Author | Zach Wales
Bio | Zach Wales is a senior strategist in search marketing who has been honing complimentary SEO & SEM strategies for over a decade. He architected the digital marketing department of a full-service agency, HZDG, where his clients included NVR, Inc.; Hilton Hotels; Organic Valley, and more.
Search engine optimization (SEO) and search engine marketing (SEM) have complemented one another as marketing channels since the dawn of Google AdWords (Google Ads’ pre-2018 name) in October 2000.
As their names suggest, SEO and SEM are two sides of the same coin. Troves of blog posts, podcasts, and other media have attempted to explain how this is so. Indeed, the SEO/SEM discussion has evolved over the years in stride with search engines themselves, which have evolved to deliver more user-tailored experiences.
This article will address some of the present-day differences between SEO and SEM, and show you how you can leverage them in your all-encompassing search strategy.
We stand at an important crossroads in the SEO/SEM relationship narrative. In recent years, Google, the all-powerful influencer of search marketing trends, has gotten better at detecting keyword semantics and their respective contexts.
The implications on SEO and SEM are profound. The winners in this new era are marketers with a full-funnel perspective on search, and a willingness to share insights between SEO and SEM.
Special note: For simplicity, this article will refer to the practitioners of SEO/SEM as “an SEO/SEM” (singular) or “SEOs/SEMs” (plural). The gender-neutral pronouns “they/their” will be used in place of the gender-specific singulars “he/she.”
What's the difference between SEO & SEM?
As marketing channels, SEO and SEM share the same “What”: Their basic objective is to promote website content in search engines. They also share the core strategy of targeting the intent behind people’s search terms or keywords.
The main difference between SEO and SEM resides in the “How” and “Where.” Both channels value keywords for their respective search volumes and the likelihood of conversion. But each utilizes keywords in slightly different ways.
For the purposes of this article, we will define SEO and SEM as follows:
SEO is the ongoing creation, enhancement, promotion, and technical maintenance of website content that appears in the organic (or non-paid) real estate of search engine results pages (SERPs).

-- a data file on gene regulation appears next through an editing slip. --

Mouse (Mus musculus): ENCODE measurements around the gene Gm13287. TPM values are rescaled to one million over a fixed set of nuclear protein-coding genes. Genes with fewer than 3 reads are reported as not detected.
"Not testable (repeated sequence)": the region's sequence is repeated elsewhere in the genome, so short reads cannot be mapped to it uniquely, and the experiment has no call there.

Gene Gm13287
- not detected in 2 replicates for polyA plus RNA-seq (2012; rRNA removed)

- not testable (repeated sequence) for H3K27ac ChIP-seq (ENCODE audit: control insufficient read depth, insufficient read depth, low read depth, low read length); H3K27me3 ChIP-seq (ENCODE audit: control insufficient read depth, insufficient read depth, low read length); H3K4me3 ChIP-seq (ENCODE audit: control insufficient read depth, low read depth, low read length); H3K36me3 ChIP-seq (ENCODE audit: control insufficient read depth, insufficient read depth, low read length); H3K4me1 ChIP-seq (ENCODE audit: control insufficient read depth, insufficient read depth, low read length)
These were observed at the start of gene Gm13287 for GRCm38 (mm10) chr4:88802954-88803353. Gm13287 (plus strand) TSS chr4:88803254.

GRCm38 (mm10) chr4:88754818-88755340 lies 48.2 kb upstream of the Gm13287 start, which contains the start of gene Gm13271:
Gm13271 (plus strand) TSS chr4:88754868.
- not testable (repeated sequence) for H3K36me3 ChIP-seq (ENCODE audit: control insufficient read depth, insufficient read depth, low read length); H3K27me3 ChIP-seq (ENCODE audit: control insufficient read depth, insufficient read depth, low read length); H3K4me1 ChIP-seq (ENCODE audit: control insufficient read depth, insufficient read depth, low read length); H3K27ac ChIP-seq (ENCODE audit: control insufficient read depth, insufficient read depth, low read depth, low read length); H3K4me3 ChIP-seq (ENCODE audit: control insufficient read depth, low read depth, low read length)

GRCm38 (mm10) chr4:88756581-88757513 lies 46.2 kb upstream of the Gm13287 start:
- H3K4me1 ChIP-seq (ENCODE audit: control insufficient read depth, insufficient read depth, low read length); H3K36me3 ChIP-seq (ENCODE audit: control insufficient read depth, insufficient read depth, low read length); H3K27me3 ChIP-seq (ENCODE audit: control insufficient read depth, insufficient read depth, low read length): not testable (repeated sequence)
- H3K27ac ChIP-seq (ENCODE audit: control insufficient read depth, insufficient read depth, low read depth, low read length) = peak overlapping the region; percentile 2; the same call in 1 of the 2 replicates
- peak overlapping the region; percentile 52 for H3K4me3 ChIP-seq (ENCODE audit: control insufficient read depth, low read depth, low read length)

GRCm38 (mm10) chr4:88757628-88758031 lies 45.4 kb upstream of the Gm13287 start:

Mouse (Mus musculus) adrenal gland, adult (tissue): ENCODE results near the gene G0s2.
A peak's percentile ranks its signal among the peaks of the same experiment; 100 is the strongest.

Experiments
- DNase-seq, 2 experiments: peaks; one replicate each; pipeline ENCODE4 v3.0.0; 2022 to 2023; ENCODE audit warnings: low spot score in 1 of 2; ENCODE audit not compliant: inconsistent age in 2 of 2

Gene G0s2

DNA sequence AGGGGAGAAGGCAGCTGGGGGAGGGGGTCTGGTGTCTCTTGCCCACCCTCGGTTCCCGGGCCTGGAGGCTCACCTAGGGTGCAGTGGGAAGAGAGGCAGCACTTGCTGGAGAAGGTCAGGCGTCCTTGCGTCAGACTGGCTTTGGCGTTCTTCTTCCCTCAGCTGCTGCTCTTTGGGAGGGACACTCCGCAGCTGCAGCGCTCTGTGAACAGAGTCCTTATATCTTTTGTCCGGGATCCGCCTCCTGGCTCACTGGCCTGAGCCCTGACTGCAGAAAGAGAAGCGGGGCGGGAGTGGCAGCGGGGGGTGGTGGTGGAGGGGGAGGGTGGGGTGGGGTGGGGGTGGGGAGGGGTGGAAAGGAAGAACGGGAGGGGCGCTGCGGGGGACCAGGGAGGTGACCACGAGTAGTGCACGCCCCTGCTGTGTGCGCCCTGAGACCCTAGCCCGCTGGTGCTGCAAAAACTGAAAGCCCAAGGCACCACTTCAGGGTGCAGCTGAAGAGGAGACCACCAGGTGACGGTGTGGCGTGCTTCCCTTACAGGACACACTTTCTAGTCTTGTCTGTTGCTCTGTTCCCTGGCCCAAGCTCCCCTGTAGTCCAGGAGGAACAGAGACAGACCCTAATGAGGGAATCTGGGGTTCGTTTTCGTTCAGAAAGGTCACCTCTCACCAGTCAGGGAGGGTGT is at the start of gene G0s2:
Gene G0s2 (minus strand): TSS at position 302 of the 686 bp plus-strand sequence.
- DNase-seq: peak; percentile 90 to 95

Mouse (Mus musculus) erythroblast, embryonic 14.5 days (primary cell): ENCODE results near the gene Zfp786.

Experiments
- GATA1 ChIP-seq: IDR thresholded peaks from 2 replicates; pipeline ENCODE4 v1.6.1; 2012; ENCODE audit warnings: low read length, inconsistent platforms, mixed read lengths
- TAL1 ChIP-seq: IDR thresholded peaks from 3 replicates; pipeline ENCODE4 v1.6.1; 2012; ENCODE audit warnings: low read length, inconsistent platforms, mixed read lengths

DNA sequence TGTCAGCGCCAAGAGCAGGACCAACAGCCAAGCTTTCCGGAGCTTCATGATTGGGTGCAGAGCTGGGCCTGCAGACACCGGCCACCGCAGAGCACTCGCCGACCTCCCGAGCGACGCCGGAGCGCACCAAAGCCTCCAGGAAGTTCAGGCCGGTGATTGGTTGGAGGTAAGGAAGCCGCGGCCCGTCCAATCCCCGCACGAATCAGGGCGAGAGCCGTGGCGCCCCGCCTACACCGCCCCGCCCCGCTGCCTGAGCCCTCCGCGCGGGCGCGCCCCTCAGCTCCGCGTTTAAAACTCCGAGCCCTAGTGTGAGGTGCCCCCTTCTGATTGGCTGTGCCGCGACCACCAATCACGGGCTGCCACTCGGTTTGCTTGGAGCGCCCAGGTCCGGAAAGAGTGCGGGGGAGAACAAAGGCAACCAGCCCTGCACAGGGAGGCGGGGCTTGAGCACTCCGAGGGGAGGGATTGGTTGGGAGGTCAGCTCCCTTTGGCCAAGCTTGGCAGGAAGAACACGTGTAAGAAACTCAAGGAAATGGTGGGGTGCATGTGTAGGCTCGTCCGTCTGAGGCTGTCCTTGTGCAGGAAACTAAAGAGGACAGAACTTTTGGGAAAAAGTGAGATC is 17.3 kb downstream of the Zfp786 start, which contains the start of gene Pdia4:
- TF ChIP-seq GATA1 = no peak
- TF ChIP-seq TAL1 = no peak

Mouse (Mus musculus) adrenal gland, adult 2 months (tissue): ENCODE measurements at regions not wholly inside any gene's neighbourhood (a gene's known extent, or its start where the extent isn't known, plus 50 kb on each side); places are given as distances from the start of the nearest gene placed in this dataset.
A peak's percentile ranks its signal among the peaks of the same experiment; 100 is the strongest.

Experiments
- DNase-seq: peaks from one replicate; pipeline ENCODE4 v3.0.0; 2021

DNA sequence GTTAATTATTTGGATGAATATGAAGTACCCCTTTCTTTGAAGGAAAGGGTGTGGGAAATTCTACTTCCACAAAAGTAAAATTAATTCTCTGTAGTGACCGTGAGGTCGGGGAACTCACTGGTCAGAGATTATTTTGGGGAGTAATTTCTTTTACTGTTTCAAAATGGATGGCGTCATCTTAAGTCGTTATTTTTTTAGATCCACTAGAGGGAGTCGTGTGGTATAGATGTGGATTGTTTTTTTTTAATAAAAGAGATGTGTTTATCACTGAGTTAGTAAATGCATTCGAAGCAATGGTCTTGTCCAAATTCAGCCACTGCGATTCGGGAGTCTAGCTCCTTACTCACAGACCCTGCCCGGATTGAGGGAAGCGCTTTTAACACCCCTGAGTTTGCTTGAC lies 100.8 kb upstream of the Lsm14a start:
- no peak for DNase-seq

More than a channel, SEO is an earned marketing effort. Keyword rankings are earned through on-page (e.g. website content optimization) and off-page (e.g., content marketing) efforts.
SEO leverages keywords like a builder leverages cement. They are building blocks in planning, creating, and optimizing website pages that appear on desirable SERP property for those keywords.
SEO is a long game. Organic keyword rankings can take months—and no small amount of effort—to come to fruition. Once a top ranking is earned, the effort doesn’t necessarily decrease. That depends on how desirable one’s keywords are, and what one’s competitors are doing to earn their place in the SERPs.
SEM is the strategic placement of ads within a search engine’s advertising real estate. It happens to go by other names like “PPC” (pay-per-click) or “AdWords,” just as it comes naturally to say “Kleenex” for any brand of facial tissue.
SEM is a paid marketing channel, but like SEO, on-page optimizations (e.g., landing page UX) come into play.
In SEM, keywords are bid upon in real-time online auctions for the time, intent, and actions of potential website visitors. Generally speaking, ads appear in desirable locations when you outbid your competitors in that micro-moment, AND when the webpages your ads target meet the search engine’s (really Google’s) criteria for quality and keyword relevance (known in Google Ads as Quality Score, the counterpart to Core Vitals in SEO).
Compared to SEO, SEM is a short game. Brands with deep pockets may run Google Ads continuously throughout the year, but SEM tactics have near-term results. As with SEO, keywords serve as building materials for strong and relevant landing pages. But like all things PPC, they can be surgically applied (or bid upon) and switched off on demand.
The “How” and the “Where” of SEO and SEM are ever-evolving. The present-day visual landscape of Google SERPs—complete with image carousels, knowledge cards and more—is a far cry from the ten, all-text results of the pre-2007 era.